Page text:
Adi Sankara taught that God incarnated. In his Introduction to his commentary on the Gita, Sankara says (Bhagavad Gita with the commentary of Sankaracarya, Swami Gambhirananda translator, pp 3-5):
When, after a long time, dharma became overpowered by adharma (vice), and adharma increased owing to the deterioration of discriminative knowledge, caused by the rise of desire in the minds of the followers (of this dharma), then, as tradition goes, Visnu, called Narayana, the Prime Mover, took birth--as part of Himself--as Krsna, the son of Devaki by Vasudeva, for the protection of Brahminhood which is Brahman manifest on earth, and for ensuring the stability of the world...
And He, the Lord, endowed with Knowledge, Sovereignty, Power, Strength, Valour and Formidability, exercises His command over His own Maya which naturally belongs to (Him as) Visnu, and which goes by the name Primal Nature...and as such, through His own Maya, He appears as if embodied, as if born, and as if favouring people--though by His nature, He is birthless, changeless, the Lord of all creatures, eternal, pure, conscious and free.
and further in the same book Krishna says in the Gita IV. 7-9:
O scion of the Bharata dynasty, whenever there is a decline of virtue and increase of vice, then do I manifest Myself.
For the protection of the pious, the destruction of the evil-doers, and establishing virtue, I manifest Myself in every age.
He who thus knows truly the divine birth and actions of Mine does not get rebirth after casting off the body. He attains Me, O Arjuna.
Adi Sankara makes no comments on these verses in his commentary. He accepted Krishna's words regarding incarnations.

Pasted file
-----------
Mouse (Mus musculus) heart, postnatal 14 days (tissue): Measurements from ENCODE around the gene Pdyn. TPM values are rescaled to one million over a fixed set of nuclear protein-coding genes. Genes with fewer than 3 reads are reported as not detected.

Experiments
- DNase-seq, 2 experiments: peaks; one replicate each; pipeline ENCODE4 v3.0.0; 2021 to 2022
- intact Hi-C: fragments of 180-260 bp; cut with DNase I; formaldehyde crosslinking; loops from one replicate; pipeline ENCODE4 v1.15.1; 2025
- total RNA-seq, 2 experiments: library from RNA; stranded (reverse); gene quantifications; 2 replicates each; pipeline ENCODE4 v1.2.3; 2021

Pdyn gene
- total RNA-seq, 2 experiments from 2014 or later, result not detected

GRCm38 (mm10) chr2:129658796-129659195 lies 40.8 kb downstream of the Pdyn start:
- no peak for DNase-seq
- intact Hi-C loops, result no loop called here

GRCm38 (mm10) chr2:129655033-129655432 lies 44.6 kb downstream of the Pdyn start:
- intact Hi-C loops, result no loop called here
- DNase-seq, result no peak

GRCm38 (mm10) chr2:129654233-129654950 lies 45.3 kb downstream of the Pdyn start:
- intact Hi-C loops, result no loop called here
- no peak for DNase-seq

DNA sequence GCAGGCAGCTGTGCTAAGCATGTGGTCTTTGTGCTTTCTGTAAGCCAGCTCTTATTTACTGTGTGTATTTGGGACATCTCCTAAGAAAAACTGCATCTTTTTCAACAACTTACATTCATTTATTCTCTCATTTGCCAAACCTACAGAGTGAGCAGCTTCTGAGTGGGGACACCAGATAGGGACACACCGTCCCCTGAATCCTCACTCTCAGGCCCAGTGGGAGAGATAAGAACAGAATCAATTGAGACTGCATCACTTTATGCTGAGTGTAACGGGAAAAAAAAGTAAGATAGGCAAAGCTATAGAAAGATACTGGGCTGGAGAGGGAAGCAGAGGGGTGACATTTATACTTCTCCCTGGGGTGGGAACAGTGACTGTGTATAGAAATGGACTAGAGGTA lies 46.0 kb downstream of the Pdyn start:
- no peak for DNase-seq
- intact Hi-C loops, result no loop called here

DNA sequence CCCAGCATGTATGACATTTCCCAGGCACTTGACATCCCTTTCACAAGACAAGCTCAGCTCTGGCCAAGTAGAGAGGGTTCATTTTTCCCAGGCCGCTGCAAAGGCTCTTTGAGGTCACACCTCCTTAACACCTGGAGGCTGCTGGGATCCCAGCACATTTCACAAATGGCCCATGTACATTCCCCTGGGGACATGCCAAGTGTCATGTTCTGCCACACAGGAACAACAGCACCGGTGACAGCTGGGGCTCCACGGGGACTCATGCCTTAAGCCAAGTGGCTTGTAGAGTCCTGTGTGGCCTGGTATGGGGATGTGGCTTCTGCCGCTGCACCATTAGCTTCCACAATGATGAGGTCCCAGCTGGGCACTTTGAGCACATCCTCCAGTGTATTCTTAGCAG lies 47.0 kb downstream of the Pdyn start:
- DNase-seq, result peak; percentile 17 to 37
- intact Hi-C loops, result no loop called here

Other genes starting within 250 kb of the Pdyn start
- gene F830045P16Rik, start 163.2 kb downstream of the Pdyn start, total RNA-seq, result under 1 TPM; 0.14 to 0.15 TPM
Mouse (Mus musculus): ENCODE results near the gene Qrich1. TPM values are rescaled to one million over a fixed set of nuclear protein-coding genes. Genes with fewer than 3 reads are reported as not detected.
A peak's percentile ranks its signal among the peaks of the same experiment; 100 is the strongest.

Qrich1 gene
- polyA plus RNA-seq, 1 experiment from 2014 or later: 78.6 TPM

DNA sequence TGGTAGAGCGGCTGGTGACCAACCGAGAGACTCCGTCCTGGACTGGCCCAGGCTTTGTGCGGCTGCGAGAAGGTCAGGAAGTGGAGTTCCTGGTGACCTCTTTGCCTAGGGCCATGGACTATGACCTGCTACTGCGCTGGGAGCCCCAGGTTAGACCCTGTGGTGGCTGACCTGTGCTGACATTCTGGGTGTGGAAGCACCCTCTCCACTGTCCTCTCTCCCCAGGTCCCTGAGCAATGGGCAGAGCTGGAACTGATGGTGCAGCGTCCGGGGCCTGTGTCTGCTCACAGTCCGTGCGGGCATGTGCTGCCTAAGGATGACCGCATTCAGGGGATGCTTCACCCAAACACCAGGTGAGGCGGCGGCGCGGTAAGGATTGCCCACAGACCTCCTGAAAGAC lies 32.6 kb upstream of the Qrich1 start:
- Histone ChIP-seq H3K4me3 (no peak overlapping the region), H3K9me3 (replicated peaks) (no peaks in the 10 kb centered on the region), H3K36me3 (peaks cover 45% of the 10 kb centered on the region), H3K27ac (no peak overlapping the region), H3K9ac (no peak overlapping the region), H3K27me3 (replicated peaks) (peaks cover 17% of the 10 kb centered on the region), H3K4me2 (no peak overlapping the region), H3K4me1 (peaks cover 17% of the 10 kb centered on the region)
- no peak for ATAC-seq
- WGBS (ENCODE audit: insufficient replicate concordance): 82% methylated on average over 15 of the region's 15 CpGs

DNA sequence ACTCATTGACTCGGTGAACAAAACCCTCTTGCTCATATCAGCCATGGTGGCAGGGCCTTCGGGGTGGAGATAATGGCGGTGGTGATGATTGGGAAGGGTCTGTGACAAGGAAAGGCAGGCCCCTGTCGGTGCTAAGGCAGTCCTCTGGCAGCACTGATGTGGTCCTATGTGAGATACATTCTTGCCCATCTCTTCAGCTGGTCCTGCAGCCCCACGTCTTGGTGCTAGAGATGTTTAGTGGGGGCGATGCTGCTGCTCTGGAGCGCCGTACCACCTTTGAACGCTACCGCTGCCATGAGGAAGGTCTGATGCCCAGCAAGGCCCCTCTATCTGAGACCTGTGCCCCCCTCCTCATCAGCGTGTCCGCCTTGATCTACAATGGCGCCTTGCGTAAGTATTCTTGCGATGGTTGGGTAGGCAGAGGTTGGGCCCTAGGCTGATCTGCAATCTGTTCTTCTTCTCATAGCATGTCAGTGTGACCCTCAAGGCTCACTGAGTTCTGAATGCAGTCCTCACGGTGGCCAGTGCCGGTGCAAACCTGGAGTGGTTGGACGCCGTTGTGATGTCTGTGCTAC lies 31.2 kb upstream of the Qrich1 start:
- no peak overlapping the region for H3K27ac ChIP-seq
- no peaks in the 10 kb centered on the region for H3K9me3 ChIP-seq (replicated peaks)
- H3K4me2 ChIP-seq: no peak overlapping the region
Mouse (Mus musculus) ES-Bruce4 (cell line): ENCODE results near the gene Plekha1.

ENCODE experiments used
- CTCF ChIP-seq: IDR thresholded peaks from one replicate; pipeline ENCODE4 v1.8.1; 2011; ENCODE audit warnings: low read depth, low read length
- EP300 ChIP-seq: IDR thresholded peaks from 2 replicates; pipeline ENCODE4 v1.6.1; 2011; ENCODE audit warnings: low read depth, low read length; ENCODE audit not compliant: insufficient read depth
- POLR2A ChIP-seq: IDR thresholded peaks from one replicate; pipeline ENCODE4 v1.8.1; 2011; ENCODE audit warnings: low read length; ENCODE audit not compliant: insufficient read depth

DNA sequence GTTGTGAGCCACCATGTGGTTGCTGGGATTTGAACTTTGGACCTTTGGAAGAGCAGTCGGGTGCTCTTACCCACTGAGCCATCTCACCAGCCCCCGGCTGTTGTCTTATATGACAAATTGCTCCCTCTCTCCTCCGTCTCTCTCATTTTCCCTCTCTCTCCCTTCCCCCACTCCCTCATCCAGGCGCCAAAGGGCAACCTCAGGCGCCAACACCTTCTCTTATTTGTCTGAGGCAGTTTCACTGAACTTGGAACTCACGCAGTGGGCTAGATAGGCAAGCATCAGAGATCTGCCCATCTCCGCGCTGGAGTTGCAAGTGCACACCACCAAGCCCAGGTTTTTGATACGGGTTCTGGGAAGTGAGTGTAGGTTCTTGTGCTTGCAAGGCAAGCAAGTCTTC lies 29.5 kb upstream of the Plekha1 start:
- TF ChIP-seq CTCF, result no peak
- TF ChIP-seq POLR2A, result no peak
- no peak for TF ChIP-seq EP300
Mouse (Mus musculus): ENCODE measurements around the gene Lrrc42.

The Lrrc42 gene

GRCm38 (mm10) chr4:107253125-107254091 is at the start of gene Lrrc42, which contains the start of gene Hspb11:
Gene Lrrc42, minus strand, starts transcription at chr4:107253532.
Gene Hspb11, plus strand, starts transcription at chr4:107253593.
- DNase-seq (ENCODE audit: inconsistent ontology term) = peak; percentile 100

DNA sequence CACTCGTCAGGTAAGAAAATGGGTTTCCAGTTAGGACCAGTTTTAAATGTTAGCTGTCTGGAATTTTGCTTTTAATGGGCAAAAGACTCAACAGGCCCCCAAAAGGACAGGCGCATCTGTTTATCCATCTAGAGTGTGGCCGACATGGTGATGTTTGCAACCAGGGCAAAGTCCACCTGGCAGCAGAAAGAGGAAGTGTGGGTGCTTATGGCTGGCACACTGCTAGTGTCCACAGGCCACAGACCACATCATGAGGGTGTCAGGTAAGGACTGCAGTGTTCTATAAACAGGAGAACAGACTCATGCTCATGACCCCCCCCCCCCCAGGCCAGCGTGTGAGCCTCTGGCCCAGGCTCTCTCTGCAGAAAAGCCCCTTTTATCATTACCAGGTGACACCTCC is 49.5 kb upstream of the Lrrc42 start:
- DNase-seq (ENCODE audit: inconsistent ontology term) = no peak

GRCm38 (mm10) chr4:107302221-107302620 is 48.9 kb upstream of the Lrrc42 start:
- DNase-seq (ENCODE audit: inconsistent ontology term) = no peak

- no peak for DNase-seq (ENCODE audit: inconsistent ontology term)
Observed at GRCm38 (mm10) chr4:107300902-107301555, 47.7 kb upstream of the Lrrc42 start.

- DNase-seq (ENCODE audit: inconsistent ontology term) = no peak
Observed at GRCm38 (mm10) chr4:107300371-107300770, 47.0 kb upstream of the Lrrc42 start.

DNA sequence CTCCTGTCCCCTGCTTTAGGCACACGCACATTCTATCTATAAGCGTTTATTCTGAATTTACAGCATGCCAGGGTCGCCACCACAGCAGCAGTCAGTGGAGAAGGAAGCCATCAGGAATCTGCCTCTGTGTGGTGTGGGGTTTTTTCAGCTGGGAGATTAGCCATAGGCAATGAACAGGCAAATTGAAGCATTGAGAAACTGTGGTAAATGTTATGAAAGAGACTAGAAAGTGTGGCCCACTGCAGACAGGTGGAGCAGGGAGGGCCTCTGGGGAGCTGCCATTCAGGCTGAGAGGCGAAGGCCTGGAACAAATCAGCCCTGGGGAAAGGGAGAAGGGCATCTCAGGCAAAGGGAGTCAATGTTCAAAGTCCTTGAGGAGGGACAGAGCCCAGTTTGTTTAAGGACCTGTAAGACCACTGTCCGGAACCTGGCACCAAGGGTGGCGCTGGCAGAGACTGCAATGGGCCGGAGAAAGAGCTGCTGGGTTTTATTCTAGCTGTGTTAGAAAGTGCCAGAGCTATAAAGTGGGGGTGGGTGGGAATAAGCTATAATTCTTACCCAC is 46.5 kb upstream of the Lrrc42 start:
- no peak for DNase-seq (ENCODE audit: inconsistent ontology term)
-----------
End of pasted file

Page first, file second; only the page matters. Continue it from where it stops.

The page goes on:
Now regarding your comments on Paramukta and Jivamukta. Either you are misinterpreting Yogananda or he has taken some license in his interpretation. The Brahma Sutras define jivamukta in 4.1.13-14 (Adhikarana 9). It says and Sankara's commentary follows (Brahma Sutras according to Sri Sankara, Swami Vireswarananda translator, pp 418-420, also available here - http://www.wisdomlib.org/hinduism/book/brahma-sutras/d/doc78348.html):
- When that (Brahman) is realized (there result) the non-clinging and destruction of the subsequent and previous sins respectively, because it is (so) declared (by the scriptures).
[Sankara's commentary] The state of Jivanmukti is described here. The opponent holds that Liberation is attained, in spite of Knowledge, only after one has experienced the results of one’s sins committed before illumination. For the Smritis say, “Karma is not destroyed before it has given its results.” The law of Karma is inexorable. This Sutra says that when a person attains Knowledge, all his past sins are destroyed and future sins do not cling to him. For by realizing Brahman he experiences that he never was, nor is, nor will be an agent, and such a person cannot be affected by the result of sins. The scriptures also declare that. “Just as cotton growing on reeds is burnt when thrown into fire, even so are burnt the sins of one who knowing this offers Agnihotra” (Chh. 5. 24. 3); “The fetters of the heart are broken, all doubts are solved, and all works are destroyed when He who is high and low is seen” (Mu. 2. 2. 8); “As water does not wet the lotus leaf, even so no sins cling to him who knows it” (Chh. 4. 14. 3). What the Smritis say about the inexorability of the law of Karma is true only of ordinary people, and does not hold good in the case of the knowers of Brahman. And in this way alone can Liberation result—by snapping the chain of work. Otherwise Liberation can never take place.